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  • What Waste Management Does With Its Cash

    In the quest to find great investments, most investors focus on earnings to gauge a company’s financial strength. This is a good start, but earnings can be misleading and incomplete. To get a clearer understanding of a company’s ability to earn money and reward you, the shareholder, it’s often better to focus on cash flow. In this series, we tear apart a company’s cash flow statement to see how much money is truly being earned, and more importantly, what management is doing with that cash.

    Step on up, Waste Management (NYSE: WM  ) .                                        

    The first step in analyzing cash flow is to look at net income. Waste Management’s net income over the past five years has been impressive:

     

    2011*

    2010

    2009

    2008

    2007

    Normalized Net Income

    $ 1.0 billion

    $ 1.0 billion

    $ 1.0 billion

    $ 1.1 billion

    $ 1.1 billion

    Source: S&P Capital IQ.
    *12 months ended Sept. 30.

    Next, we add back in a few non-cash expenses like the depreciation of assets, and adjust net income for changes in inventory, accounts receivable, and accounts payable — changes in cash levels that reflect a company either paying its bills, or being paid by customers. This yields a figure called cash from operating activities — the amount of cash a company generates from doing everyday business.

    From there, we subtract capital expenditures, or the amount a company spends acquiring or fixing physical assets. This yields one version of a figure called free cash flow, or the true amount of cash a company has left over for its investors after doing business:

     

    2011*

    2010

    2009

    2008

    2007

    Free Cash Flow

    $ 1.1 billion

    $ 1.2 billion

    $ 1.2 billion

    $ 1.4 billion

    $ 1.2 billion

    Source: S&P Capital IQ.
    *12 months ended Sept. 30.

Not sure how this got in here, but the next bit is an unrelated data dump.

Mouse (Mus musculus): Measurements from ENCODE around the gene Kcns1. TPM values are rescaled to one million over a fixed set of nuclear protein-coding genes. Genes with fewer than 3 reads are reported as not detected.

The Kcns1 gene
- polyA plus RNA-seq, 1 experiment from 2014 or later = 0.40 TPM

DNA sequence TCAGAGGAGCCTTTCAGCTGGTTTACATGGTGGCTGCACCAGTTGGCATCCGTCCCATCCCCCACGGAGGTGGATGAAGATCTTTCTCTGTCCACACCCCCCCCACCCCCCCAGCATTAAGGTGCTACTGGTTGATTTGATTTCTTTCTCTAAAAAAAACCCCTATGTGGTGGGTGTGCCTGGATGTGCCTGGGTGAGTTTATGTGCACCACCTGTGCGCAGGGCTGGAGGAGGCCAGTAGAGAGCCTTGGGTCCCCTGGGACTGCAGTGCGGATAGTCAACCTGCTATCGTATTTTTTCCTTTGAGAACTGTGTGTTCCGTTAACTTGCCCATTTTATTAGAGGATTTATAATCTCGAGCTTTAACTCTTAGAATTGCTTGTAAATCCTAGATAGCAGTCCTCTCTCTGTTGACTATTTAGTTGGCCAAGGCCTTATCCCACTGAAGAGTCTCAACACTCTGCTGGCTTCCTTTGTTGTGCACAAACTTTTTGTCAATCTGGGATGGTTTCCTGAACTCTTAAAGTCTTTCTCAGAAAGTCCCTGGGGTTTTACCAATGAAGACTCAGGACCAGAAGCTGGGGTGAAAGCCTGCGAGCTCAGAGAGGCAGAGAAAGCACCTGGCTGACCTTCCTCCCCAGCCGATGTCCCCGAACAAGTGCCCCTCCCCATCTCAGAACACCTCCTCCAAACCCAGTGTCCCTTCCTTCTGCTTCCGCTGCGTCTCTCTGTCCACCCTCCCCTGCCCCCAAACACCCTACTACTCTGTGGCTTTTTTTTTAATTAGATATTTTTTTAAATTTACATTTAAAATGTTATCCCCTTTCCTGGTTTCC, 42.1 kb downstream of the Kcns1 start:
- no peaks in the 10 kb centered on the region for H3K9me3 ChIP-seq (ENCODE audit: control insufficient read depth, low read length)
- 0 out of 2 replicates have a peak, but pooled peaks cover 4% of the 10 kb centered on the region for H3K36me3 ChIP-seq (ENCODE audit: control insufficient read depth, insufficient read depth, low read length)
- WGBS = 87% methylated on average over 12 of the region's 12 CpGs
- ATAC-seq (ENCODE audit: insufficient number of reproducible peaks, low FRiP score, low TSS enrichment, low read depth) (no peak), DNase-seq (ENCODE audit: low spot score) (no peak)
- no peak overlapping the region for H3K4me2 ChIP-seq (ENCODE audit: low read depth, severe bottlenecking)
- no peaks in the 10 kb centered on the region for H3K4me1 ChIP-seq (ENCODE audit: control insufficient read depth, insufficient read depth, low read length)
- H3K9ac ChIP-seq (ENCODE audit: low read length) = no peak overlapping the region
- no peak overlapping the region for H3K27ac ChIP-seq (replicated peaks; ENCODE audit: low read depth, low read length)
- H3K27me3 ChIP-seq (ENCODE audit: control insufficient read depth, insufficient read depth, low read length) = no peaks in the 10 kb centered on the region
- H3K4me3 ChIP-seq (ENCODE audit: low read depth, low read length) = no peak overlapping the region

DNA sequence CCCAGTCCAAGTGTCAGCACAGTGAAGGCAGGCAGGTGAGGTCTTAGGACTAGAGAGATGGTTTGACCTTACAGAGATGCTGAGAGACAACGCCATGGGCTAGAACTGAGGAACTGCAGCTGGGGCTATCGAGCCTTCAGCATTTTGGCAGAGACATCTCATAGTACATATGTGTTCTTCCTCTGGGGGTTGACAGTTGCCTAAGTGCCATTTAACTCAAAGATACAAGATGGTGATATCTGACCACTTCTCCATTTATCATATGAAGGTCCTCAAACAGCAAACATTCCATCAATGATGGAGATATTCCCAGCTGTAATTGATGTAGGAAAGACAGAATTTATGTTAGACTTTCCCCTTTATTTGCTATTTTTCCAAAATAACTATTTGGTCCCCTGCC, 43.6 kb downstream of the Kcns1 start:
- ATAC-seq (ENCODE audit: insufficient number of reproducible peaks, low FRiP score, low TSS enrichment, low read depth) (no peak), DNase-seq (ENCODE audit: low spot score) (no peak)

Now we know how much cash Waste Management is really pulling in each year. Next question: What is it doing with that cash?

    There are two ways a company can use free cash flow to directly reward shareholders: dividends and share repurchases. Cash not returned to shareholders can either be stashed in the bank, used to invest in other companies, or used to pay off debt.

    Here’s how much Waste Management has returned to shareholders in recent years:

     

    2011*

    2010

    2009

    2008

    2007

    Dividends $ 631 million $ 604 million $ 569 million $ 531 million $ 495 million
    Share Repurchases $ 586 million $ 501 million $ 226 million $ 410 million $ 1.4 billion
    Total Returned to Shareholders $ 1.2 billion $ 1.1 billion $ 795 million $ 941 million $ 1.9 billion

    Source: S&P Capital IQ.
    *12 months ended Sept. 30.                      

    The company has repurchased a decent amount of its own stock. That’s caused shares outstanding to fall:

     

    2011*

    2010

    2009

    2008

    2007

    Shares Outstanding (Millions) 473 480 491 492 517

    Source: S&P Capital IQ.
    *12 months ended Sept. 30.

    Now, companies tend to be fairly poor at repurchasing their own shares, buying feverishly when shares are expensive and backing away when they’re cheap. Does Waste Management fall into this trap? Let’s take a look:

    Source: S&P Capital IQ.

    Yahoo! Finance: Waste Management Industry News

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